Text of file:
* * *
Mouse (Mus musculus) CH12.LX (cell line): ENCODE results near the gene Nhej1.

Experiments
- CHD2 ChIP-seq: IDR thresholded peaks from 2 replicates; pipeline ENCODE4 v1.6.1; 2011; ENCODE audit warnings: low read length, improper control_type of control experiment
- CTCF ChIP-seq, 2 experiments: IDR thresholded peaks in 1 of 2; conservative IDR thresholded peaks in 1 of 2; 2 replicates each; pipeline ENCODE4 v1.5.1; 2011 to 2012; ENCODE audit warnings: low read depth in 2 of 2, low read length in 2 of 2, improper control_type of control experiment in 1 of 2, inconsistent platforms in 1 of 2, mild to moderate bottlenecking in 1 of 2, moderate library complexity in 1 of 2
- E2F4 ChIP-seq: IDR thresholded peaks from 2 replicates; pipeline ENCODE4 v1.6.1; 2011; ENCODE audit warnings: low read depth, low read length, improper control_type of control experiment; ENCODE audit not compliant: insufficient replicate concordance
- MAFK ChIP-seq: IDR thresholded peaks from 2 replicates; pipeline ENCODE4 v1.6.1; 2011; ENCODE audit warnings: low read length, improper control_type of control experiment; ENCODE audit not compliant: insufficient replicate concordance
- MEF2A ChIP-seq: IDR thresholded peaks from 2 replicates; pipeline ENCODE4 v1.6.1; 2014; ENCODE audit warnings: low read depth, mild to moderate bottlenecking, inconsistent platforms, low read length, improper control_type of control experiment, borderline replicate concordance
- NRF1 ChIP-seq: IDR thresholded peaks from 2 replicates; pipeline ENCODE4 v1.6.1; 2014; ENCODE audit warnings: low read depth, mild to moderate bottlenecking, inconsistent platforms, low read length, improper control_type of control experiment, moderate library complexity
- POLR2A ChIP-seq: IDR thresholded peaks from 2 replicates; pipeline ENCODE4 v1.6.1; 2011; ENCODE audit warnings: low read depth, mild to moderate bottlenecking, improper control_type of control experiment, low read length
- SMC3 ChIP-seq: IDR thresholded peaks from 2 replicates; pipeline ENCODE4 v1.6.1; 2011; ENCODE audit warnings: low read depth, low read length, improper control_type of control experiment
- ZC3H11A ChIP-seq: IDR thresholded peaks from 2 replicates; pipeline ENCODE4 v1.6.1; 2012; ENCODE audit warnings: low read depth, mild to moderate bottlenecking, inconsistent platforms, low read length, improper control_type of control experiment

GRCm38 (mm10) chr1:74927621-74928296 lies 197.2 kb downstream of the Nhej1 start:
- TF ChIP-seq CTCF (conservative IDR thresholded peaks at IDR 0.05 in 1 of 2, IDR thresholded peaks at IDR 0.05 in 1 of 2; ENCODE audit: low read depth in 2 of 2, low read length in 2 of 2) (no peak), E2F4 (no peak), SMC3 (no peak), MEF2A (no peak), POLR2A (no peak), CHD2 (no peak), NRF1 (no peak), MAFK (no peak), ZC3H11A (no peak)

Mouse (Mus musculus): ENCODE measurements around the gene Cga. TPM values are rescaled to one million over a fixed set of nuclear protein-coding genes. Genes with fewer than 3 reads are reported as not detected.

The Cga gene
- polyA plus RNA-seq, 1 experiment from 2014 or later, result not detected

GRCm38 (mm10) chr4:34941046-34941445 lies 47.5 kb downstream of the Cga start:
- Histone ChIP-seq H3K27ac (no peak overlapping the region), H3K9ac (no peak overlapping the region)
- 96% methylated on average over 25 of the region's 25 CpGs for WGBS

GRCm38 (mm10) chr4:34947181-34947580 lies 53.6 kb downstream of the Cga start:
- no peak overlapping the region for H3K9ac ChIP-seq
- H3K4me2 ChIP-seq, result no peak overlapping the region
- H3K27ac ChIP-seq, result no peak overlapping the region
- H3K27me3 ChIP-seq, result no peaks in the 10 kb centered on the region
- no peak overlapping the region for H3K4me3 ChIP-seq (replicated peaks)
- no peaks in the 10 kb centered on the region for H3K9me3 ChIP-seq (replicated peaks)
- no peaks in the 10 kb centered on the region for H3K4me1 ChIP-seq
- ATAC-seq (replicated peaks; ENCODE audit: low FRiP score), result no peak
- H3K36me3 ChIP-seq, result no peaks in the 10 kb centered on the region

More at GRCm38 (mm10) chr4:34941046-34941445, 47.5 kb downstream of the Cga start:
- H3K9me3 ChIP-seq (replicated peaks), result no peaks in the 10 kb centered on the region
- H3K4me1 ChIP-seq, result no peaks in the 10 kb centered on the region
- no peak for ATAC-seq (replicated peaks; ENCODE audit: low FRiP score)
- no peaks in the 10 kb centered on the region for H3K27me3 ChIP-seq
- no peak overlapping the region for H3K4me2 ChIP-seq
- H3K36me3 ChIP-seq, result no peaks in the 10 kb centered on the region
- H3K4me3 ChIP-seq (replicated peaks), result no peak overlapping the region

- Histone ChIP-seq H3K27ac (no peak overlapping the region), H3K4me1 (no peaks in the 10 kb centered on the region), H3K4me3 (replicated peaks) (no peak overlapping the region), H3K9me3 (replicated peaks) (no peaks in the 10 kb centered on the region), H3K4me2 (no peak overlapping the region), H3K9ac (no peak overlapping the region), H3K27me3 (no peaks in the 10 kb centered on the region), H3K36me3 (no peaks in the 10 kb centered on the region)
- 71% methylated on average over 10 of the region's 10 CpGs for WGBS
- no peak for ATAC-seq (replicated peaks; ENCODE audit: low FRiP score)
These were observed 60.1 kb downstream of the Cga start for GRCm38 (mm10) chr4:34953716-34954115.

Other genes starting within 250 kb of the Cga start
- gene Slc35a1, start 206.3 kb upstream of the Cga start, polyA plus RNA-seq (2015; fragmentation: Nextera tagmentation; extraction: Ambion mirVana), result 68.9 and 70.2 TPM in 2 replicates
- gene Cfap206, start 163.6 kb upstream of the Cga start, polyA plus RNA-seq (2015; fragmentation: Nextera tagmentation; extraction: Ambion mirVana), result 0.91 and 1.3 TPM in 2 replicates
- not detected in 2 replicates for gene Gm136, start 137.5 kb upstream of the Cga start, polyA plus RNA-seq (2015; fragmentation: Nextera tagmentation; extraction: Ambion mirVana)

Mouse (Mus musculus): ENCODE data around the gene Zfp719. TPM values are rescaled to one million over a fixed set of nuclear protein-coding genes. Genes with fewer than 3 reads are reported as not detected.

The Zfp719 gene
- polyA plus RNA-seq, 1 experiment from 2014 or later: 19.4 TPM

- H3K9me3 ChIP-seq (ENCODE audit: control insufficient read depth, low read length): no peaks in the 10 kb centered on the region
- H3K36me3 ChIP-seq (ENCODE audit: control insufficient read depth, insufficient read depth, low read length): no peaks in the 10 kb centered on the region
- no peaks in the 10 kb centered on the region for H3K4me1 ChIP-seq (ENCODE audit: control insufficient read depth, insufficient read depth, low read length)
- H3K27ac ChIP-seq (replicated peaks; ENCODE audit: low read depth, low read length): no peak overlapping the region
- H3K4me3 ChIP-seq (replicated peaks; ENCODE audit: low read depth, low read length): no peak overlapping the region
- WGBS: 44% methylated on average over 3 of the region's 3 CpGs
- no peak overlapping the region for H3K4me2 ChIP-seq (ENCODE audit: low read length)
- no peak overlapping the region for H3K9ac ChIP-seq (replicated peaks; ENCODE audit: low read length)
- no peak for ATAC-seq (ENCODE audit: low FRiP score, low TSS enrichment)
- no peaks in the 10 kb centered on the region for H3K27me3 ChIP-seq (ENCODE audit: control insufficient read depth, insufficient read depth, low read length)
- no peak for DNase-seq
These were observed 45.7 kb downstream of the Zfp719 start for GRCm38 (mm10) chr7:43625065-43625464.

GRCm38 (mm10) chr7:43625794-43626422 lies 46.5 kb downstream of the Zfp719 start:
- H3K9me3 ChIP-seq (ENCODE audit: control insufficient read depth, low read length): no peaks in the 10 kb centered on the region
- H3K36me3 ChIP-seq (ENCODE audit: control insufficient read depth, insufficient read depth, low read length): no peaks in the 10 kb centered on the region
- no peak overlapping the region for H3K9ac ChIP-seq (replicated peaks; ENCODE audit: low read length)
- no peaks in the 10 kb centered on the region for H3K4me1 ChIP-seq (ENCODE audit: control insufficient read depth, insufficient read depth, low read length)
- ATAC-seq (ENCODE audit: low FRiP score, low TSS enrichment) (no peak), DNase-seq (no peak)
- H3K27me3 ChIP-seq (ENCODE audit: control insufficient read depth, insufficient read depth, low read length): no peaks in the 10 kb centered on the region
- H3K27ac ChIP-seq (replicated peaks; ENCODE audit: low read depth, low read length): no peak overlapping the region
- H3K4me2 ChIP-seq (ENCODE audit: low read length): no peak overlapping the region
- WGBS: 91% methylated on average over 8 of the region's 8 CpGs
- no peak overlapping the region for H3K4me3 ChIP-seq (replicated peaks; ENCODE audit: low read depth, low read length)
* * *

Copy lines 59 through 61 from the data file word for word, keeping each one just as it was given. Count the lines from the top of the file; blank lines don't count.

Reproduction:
- no peak for DNase-seq
These were observed 45.7 kb downstream of the Zfp719 start for GRCm38 (mm10) chr7:43625065-43625464.

GRCm38 (mm10) chr7:43625794-43626422 lies 46.5 kb downstream of the Zfp719 start: